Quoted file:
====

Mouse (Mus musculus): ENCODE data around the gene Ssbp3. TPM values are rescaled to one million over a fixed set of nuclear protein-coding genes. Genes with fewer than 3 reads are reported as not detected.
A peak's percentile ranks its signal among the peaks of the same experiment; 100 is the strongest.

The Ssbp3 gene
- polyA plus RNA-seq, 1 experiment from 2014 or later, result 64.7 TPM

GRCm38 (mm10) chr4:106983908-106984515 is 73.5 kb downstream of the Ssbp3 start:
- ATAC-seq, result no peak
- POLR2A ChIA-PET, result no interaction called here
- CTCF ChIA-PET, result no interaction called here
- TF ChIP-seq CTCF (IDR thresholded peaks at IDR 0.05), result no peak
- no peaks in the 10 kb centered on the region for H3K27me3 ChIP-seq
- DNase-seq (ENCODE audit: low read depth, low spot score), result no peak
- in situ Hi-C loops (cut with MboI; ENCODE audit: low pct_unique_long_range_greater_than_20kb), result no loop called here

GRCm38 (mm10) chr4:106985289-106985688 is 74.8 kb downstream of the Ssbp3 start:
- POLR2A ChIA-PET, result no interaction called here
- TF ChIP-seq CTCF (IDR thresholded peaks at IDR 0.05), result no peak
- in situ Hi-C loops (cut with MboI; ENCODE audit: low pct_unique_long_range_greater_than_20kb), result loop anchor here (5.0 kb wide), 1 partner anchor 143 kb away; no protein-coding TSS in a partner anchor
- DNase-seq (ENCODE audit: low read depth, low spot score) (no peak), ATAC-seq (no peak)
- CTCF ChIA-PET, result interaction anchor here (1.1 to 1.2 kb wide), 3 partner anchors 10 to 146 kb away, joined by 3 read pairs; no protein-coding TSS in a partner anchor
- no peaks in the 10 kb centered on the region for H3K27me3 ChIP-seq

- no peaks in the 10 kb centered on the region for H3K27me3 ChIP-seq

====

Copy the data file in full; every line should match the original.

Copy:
Mouse (Mus musculus): ENCODE data around the gene Ssbp3. TPM values are rescaled to one million over a fixed set of nuclear protein-coding genes. Genes with fewer than 3 reads are reported as not detected.
A peak's percentile ranks its signal among the peaks of the same experiment; 100 is the strongest.

The Ssbp3 gene
- polyA plus RNA-seq, 1 experiment from 2014 or later, result 64.7 TPM

GRCm38 (mm10) chr4:106983908-106984515 is 73.5 kb downstream of the Ssbp3 start:
- ATAC-seq, result no peak
- POLR2A ChIA-PET, result no interaction called here
- CTCF ChIA-PET, result no interaction called here
- TF ChIP-seq CTCF (IDR thresholded peaks at IDR 0.05), result no peak
- no peaks in the 10 kb centered on the region for H3K27me3 ChIP-seq
- DNase-seq (ENCODE audit: low read depth, low spot score), result no peak
- in situ Hi-C loops (cut with MboI; ENCODE audit: low pct_unique_long_range_greater_than_20kb), result no loop called here

GRCm38 (mm10) chr4:106985289-106985688 is 74.8 kb downstream of the Ssbp3 start:
- POLR2A ChIA-PET, result no interaction called here
- TF ChIP-seq CTCF (IDR thresholded peaks at IDR 0.05), result no peak
- in situ Hi-C loops (cut with MboI; ENCODE audit: low pct_unique_long_range_greater_than_20kb), result loop anchor here (5.0 kb wide), 1 partner anchor 143 kb away; no protein-coding TSS in a partner anchor
- DNase-seq (ENCODE audit: low read depth, low spot score) (no peak), ATAC-seq (no peak)
- CTCF ChIA-PET, result interaction anchor here (1.1 to 1.2 kb wide), 3 partner anchors 10 to 146 kb away, joined by 3 read pairs; no protein-coding TSS in a partner anchor
- no peaks in the 10 kb centered on the region for H3K27me3 ChIP-seq

- no peaks in the 10 kb centered on the region for H3K27me3 ChIP-seq